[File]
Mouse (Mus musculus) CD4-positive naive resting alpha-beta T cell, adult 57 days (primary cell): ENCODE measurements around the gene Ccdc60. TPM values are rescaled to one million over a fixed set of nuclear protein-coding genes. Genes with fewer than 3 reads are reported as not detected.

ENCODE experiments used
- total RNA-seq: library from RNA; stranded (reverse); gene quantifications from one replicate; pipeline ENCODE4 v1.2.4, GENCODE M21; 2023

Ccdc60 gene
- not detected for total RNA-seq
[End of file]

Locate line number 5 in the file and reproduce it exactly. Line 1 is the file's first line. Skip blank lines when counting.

- not detected for total RNA-seq